An EPA official told Congress earlier this month that the agency does not require use of E15, but believes it is safe for cars built since 2001.
"The government is not saying 'go ahead' " and put E15 in all cars, said Christopher Grundler, of the EPA's director of the office of transportation and air quality. "The government is saying this is legal fuel to sell if the market demands it and there are people who wish to sell it."
Ethanol supporters say E15 is cheaper than conventional gasoline and offers similar mileage to E10, the version that is sold in most U.S. stations.
Scott Zaremba, who owns a chain of gas stations in Kansas, scoffs at claims that E15 would damage older cars. "In the real world I've had zero problems" with engine breakdowns, said Zaremba, whose station in Lawrence, Kan., was the first in the nation to offer E15 last year.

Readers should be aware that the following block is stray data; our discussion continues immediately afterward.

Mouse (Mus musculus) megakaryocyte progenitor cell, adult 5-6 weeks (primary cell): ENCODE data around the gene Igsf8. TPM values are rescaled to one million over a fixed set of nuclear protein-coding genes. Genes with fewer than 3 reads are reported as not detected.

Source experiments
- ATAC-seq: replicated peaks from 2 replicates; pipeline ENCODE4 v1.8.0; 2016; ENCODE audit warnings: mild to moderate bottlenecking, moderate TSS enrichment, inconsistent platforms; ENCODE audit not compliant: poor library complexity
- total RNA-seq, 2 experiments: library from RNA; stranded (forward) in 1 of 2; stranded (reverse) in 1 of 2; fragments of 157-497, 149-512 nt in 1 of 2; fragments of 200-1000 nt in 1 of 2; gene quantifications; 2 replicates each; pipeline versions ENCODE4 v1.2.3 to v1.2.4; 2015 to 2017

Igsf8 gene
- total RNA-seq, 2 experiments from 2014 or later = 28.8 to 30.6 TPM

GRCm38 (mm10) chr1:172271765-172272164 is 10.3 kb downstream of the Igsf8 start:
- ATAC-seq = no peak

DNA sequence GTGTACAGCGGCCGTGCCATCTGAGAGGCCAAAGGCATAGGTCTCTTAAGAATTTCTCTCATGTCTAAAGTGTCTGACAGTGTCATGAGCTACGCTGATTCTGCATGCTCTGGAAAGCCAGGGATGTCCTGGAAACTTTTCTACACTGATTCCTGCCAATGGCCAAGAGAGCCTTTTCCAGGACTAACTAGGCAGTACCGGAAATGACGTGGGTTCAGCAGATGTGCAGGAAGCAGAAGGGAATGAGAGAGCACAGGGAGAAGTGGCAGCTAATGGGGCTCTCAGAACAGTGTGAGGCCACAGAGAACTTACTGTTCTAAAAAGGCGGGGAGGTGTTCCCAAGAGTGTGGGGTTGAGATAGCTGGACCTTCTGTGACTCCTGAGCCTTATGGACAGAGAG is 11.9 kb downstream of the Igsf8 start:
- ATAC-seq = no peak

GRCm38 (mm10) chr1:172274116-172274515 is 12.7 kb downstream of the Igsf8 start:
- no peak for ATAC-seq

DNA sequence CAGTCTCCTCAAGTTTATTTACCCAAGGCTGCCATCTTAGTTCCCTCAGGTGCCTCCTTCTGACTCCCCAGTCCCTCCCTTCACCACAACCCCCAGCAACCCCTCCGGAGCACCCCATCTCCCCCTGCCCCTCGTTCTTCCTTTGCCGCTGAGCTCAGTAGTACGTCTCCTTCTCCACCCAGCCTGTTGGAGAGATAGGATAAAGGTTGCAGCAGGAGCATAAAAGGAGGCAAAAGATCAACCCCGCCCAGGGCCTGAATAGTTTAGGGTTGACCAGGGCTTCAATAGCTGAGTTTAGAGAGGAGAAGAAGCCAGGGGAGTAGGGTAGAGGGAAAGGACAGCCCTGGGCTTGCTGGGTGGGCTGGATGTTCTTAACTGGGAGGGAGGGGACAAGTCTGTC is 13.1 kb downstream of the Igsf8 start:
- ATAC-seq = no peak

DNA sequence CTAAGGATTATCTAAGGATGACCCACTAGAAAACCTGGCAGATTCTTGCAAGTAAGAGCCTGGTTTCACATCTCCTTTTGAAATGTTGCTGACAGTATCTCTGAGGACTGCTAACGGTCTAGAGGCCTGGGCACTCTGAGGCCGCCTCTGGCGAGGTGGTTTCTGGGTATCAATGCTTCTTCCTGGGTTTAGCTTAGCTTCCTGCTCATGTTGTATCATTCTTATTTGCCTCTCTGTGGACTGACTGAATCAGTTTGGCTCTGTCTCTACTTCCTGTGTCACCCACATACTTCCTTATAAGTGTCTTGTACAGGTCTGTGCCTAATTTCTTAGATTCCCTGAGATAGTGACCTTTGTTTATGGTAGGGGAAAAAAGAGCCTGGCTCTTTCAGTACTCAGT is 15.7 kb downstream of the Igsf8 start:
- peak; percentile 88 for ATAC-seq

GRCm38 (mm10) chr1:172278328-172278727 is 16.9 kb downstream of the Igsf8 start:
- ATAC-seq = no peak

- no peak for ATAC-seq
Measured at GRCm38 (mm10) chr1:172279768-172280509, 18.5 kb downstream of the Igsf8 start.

But Zaremba said he had to stop selling the fuel this spring after his gasoline supplier, Phillips 66, told him he could no longer sell the E15 fuel from his regular black fuel hoses. The company said the aim was to distinguish E15 from other gasoline with less ethanol, but Zaremba said the real goal was to discourage use of E15. New pumps cost more than $100,000.
The American Automobile Association, for now, sides with the oil industry. The motoring club says the government should halt sales of E15 until additional testing allows ethanol producers and automakers to agree on which vehicles can safely use E15 while ensuring that consumers are adequately informed of risks.
A spokeswoman for the Alliance of Automobile Manufacturers, which represents 12 major car makers, said E15 gas is more corrosive and the EPA approved it before it could be fully tested.